Consider the following organizations:

What has your family’s experience been with outgrowing food allergies?

-Jody L. Benitz, MS, RDN


References:

Painter K. Food allergies outgrown by more than one in four kids. USA Today website. http://www.usatoday.com/story/news/nation/2012/11/10/food-allergies-outgrown/1695451. Accessed March 23, 2015.

NIAID-Sponsored Expert Panel, Boyce JA, Assa’ad A, et al. Guidelines for the diagnosis and management of food allergy in the United States: report of the NIAID-sponsored expert panel. J Allergy Clin Immunol. 2010;126(6 Suppl):S1-S58.

Gupta RS, Springston EE, Warrier MR, et al. The prevalence, severity, and distribution of childhood food allergy in the United States. Pediatrics. 2011;128(1):e9-e17.

Food Allergy Sensitization — New Study Finds Geography Plays a Role. By Sherry Coleman Collins, MS, RDN, LD.Today’s Dietitian, July 2014, Vol. 16 No. 7 P. 12.

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Eosinophilic Esophagitis and Adults

Posted 3.25.15 | Nutrition Specialist


I thought eosinophilic esophagitis (EoE) was only a medical problem for children!

We write a lot about children, but adults can have food allergy-associated disorders as well.  One such medical problem that can occur in adults, as well as children, is eosinophilic esophagitis (EoE), which is now more frequently diagnosed as a disease in adults.  EoE may affect up to one in 1,000 people.

What is EoE?

EoE defines a specific inflammatory disease of the esophagus (the tube from your mouth to your stomach) that is characterized by the infiltration of a large number of eosinophils, a type of white blood cell, in the lining of the esophagus. Eosinophils aren’t normally found there!

These are digital pictures of stained eosinophils from an electron microscope.  The top two pictures are eosinophils from circulating human blood (where eosinophils are normally found).  The bottom two pictures are eosinophils in mouse bone marrow and culture.

Eosinophils travel to various structures of the body, primarily the digestive tract, and function to help fight different types of infections. However, eosinophils are not normally found in the esophagus.  When they are present, this is an indication of inflammation, which may be due to food allergens (e.g. milk, soy, egg) and perhaps environmental allergens. 

What are the symptoms of EoE?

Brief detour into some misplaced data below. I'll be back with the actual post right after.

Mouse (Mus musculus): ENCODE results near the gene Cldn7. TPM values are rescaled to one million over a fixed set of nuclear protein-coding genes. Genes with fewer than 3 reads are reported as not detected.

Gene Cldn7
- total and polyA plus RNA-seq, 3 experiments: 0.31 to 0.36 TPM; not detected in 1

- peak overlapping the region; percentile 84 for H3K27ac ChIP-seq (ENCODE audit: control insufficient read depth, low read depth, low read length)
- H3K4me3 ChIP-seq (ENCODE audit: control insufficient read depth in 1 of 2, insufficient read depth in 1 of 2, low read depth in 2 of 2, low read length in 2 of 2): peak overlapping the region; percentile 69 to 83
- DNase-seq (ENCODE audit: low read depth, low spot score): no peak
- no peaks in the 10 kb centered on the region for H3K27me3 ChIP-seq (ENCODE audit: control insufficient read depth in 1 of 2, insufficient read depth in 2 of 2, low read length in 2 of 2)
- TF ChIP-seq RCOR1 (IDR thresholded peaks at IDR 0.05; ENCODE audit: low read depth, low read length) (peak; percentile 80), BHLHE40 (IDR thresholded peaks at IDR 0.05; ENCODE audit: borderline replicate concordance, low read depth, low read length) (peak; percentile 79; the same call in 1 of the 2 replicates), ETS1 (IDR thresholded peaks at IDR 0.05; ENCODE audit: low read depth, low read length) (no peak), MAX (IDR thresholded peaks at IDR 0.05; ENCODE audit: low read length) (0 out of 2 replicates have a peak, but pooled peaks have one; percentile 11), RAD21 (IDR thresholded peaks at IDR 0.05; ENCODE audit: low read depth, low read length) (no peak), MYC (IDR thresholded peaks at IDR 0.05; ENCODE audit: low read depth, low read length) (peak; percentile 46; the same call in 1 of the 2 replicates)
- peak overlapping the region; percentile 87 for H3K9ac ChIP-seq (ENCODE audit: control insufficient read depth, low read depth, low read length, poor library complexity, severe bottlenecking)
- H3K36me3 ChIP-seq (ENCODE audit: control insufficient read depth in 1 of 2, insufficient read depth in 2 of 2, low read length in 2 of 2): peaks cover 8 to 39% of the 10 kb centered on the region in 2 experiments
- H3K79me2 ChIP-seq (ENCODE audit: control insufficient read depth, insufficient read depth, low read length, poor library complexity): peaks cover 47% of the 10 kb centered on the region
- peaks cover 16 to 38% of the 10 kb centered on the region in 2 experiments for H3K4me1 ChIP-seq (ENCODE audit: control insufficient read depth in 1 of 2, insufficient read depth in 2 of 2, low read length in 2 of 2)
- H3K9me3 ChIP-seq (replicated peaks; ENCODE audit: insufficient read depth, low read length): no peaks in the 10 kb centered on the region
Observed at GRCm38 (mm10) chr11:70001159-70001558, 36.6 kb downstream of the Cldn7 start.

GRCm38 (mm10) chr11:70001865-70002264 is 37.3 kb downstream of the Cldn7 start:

EoE symptoms can vary between individuals and can be similar to other conditions, such as gastroesophageal reflux disease (GERD) (acid reflux) and other conditions. 

These symptoms may include:

  • Nausea and/or vomiting 
  • Heartburn or acid reflux that does not improve after taking appropriate medications
  • Chest and/or abdominal pain
  • Dysphagia (difficulty and/or pain with swallowing)
  • Feeling that food is stuck in the throat or chest
  • Food impaction (food that gets stuck in the throat)

When should I visit the doctor if I think I have problems with my esophagus?

Always see your doctor sooner vs later, if you think you have any medical problems.  Medical problems can worsen over time or increase your risk for other diseases.

One of the major complications of EoE is stricture formation (extreme narrowing) of the esophagus.  One study of about 350 patients found that a longer delay in EoE diagnosis was linked to the occurrence of esophageal strictures.  Thus the risk of developing esophageal strictures is significantly associated with the length the time period from appearance of first symptoms to establishment of EoE diagnosis.

How is EoE diagnosed?

In order for your doctor make a diagnosis, a thorough history will need to be taken to determine potential causes for your symptoms.  The most reliable test for EoE is made by endoscopy and biopsy.

An endoscopy is a medical procedure that allows your doctor to look inside the digestive tract. A thin, flexible, lighted tube called an endoscope is guided into the mouth and throat, then into the esophagus, stomach and duodenum (start of the small intestine). The endoscope allows your doctor to view the inside of this area of the body, as well as to insert instruments through a scope for the removal of small tissue samples called biopsies.  A pathologist reviews the biopsies to determine the quantity of eosinophils and signs of tissue damage.  A high level of eosinophils could indicate that you have EoE.

If you are diagnosed with EoE, you will probably be tested for food allergies.  In some situations, avoiding certain food allergens will be an effective treatment for EoE.

How is EoE nutritionally or medically managed?

Diet changes and/or medications can help with the EoE symptoms and prevent further damage to the esophagus.